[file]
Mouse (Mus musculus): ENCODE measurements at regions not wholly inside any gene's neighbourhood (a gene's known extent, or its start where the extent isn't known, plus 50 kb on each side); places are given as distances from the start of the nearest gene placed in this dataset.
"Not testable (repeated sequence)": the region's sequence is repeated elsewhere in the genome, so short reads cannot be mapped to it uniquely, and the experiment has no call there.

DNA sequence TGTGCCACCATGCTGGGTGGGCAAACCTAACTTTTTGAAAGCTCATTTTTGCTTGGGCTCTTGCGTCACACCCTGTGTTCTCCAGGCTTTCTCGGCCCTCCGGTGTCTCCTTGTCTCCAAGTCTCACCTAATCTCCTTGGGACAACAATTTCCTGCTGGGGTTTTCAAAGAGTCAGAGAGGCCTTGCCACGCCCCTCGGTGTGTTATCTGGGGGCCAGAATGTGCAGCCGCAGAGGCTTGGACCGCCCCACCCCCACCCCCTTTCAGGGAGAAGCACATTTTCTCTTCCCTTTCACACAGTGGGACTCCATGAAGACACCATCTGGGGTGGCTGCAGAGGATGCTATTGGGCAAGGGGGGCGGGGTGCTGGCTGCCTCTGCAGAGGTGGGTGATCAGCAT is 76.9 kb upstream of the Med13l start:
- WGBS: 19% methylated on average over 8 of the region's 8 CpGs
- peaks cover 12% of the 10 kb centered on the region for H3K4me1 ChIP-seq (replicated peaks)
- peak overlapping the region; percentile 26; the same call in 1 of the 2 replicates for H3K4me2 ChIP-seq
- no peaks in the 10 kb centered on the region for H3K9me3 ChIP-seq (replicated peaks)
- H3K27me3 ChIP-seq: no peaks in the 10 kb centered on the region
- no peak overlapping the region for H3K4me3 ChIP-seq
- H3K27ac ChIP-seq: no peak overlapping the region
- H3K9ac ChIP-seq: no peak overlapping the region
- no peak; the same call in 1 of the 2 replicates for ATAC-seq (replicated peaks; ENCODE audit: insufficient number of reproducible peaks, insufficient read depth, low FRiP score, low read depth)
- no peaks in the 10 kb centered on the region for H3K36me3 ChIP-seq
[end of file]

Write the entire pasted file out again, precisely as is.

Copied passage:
Mouse (Mus musculus): ENCODE measurements at regions not wholly inside any gene's neighbourhood (a gene's known extent, or its start where the extent isn't known, plus 50 kb on each side); places are given as distances from the start of the nearest gene placed in this dataset.
"Not testable (repeated sequence)": the region's sequence is repeated elsewhere in the genome, so short reads cannot be mapped to it uniquely, and the experiment has no call there.

DNA sequence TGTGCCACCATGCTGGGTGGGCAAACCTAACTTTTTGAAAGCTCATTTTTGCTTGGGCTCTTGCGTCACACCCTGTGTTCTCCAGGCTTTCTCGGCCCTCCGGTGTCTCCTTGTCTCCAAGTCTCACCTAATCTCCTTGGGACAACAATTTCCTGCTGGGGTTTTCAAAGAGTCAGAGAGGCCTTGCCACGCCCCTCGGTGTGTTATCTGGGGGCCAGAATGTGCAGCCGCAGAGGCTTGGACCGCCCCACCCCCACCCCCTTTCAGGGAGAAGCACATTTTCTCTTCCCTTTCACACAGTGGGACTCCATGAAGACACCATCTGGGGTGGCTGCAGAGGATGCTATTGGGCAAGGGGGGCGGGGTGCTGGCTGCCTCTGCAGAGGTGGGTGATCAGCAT is 76.9 kb upstream of the Med13l start:
- WGBS: 19% methylated on average over 8 of the region's 8 CpGs
- peaks cover 12% of the 10 kb centered on the region for H3K4me1 ChIP-seq (replicated peaks)
- peak overlapping the region; percentile 26; the same call in 1 of the 2 replicates for H3K4me2 ChIP-seq
- no peaks in the 10 kb centered on the region for H3K9me3 ChIP-seq (replicated peaks)
- H3K27me3 ChIP-seq: no peaks in the 10 kb centered on the region
- no peak overlapping the region for H3K4me3 ChIP-seq
- H3K27ac ChIP-seq: no peak overlapping the region
- H3K9ac ChIP-seq: no peak overlapping the region
- no peak; the same call in 1 of the 2 replicates for ATAC-seq (replicated peaks; ENCODE audit: insufficient number of reproducible peaks, insufficient read depth, low FRiP score, low read depth)
- no peaks in the 10 kb centered on the region for H3K36me3 ChIP-seq